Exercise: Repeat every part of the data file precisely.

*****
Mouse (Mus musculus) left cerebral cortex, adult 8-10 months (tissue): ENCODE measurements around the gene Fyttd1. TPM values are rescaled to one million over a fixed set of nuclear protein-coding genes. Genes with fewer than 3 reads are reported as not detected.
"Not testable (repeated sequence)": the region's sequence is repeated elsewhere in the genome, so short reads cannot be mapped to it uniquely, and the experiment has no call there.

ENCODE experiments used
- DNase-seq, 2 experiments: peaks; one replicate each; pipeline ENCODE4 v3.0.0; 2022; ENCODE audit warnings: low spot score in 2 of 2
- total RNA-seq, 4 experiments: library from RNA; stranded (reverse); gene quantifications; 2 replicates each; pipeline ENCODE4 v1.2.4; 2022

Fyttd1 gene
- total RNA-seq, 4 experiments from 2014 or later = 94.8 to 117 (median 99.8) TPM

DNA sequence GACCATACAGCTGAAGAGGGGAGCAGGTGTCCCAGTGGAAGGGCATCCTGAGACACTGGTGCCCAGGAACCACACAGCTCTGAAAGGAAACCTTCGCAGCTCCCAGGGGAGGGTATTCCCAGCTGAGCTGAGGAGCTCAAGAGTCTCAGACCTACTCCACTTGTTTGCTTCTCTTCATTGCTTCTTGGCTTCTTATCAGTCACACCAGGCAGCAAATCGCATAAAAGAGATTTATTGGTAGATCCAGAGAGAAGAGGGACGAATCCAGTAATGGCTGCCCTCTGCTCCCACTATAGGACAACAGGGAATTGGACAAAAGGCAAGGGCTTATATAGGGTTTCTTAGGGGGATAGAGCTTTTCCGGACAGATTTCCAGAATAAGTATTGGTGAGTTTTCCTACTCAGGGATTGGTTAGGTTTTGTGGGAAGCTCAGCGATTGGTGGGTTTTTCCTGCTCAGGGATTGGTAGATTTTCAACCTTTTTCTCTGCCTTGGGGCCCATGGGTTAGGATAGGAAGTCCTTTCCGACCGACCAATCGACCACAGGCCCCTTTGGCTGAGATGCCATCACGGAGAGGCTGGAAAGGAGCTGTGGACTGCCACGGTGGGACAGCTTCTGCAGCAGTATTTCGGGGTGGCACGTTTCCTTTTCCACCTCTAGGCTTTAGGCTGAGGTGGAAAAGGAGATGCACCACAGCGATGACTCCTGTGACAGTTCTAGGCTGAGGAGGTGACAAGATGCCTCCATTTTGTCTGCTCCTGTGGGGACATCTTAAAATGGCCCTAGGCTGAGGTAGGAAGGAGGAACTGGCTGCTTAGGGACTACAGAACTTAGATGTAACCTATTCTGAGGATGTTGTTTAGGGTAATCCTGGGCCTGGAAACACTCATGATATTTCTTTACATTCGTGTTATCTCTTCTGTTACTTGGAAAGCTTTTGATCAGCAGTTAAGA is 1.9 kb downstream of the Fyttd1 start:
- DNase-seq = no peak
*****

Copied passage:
Mouse (Mus musculus) left cerebral cortex, adult 8-10 months (tissue): ENCODE measurements around the gene Fyttd1. TPM values are rescaled to one million over a fixed set of nuclear protein-coding genes. Genes with fewer than 3 reads are reported as not detected.
"Not testable (repeated sequence)": the region's sequence is repeated elsewhere in the genome, so short reads cannot be mapped to it uniquely, and the experiment has no call there.

ENCODE experiments used
- DNase-seq, 2 experiments: peaks; one replicate each; pipeline ENCODE4 v3.0.0; 2022; ENCODE audit warnings: low spot score in 2 of 2
- total RNA-seq, 4 experiments: library from RNA; stranded (reverse); gene quantifications; 2 replicates each; pipeline ENCODE4 v1.2.4; 2022

Fyttd1 gene
- total RNA-seq, 4 experiments from 2014 or later = 94.8 to 117 (median 99.8) TPM

DNA sequence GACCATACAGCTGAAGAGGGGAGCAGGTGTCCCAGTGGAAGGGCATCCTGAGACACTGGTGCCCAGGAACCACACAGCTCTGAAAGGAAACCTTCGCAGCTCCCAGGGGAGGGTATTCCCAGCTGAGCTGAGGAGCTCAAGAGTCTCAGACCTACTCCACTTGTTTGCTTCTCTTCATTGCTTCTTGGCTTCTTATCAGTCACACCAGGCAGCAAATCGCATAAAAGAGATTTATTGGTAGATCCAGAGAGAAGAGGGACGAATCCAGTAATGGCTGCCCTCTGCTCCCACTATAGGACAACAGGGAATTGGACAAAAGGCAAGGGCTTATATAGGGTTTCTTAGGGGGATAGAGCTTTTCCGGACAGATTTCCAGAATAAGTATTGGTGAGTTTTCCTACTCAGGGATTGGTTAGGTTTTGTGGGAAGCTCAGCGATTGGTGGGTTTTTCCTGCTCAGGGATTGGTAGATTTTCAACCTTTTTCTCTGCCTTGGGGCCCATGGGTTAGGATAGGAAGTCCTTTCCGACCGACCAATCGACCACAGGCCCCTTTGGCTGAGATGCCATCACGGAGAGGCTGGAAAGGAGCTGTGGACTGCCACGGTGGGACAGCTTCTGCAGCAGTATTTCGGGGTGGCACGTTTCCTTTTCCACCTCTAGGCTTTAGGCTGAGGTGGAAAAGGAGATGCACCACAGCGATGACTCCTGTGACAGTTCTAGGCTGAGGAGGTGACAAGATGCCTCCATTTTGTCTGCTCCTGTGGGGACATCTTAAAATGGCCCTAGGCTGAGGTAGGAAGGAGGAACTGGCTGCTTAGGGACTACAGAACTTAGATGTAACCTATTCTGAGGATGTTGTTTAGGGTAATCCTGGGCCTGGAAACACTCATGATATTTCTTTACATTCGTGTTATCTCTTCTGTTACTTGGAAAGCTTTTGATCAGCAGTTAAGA is 1.9 kb downstream of the Fyttd1 start:
- DNase-seq = no peak